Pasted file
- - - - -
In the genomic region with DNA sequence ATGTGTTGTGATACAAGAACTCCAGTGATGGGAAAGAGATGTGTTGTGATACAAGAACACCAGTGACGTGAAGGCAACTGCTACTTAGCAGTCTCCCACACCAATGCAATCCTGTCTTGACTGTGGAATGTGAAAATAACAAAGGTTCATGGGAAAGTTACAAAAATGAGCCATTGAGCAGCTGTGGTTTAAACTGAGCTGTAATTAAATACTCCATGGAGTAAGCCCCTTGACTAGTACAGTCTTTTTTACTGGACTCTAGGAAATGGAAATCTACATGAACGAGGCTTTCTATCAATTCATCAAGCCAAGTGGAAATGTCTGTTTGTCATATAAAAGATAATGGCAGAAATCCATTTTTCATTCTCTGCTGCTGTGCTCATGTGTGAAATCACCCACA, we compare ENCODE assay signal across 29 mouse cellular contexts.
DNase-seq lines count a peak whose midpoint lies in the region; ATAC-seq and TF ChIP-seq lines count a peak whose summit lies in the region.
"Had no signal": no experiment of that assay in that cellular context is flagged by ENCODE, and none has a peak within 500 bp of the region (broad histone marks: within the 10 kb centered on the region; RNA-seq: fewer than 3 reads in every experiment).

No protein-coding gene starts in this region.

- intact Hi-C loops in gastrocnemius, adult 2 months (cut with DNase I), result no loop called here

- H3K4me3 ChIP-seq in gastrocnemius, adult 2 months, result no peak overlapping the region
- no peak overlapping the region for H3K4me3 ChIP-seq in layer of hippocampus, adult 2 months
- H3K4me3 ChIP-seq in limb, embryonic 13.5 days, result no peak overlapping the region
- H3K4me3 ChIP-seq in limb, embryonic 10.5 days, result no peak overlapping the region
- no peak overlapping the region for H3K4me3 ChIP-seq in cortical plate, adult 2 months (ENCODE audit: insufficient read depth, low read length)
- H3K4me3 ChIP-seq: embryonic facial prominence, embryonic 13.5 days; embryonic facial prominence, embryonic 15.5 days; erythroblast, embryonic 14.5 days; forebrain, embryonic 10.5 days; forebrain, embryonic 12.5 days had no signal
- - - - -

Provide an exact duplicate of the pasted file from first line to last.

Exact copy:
In the genomic region with DNA sequence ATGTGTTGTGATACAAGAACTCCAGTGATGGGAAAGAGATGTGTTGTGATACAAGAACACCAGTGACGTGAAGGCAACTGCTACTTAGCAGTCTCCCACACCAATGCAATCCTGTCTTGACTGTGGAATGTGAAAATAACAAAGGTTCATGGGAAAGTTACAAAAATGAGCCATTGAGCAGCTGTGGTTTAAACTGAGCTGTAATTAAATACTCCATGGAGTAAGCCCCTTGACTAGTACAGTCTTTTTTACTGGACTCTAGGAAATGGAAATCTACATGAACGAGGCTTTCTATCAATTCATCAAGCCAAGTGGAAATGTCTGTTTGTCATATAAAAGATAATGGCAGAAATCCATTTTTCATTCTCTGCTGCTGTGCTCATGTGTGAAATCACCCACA, we compare ENCODE assay signal across 29 mouse cellular contexts.
DNase-seq lines count a peak whose midpoint lies in the region; ATAC-seq and TF ChIP-seq lines count a peak whose summit lies in the region.
"Had no signal": no experiment of that assay in that cellular context is flagged by ENCODE, and none has a peak within 500 bp of the region (broad histone marks: within the 10 kb centered on the region; RNA-seq: fewer than 3 reads in every experiment).

No protein-coding gene starts in this region.

- intact Hi-C loops in gastrocnemius, adult 2 months (cut with DNase I), result no loop called here

- H3K4me3 ChIP-seq in gastrocnemius, adult 2 months, result no peak overlapping the region
- no peak overlapping the region for H3K4me3 ChIP-seq in layer of hippocampus, adult 2 months
- H3K4me3 ChIP-seq in limb, embryonic 13.5 days, result no peak overlapping the region
- H3K4me3 ChIP-seq in limb, embryonic 10.5 days, result no peak overlapping the region
- no peak overlapping the region for H3K4me3 ChIP-seq in cortical plate, adult 2 months (ENCODE audit: insufficient read depth, low read length)
- H3K4me3 ChIP-seq: embryonic facial prominence, embryonic 13.5 days; embryonic facial prominence, embryonic 15.5 days; erythroblast, embryonic 14.5 days; forebrain, embryonic 10.5 days; forebrain, embryonic 12.5 days had no signal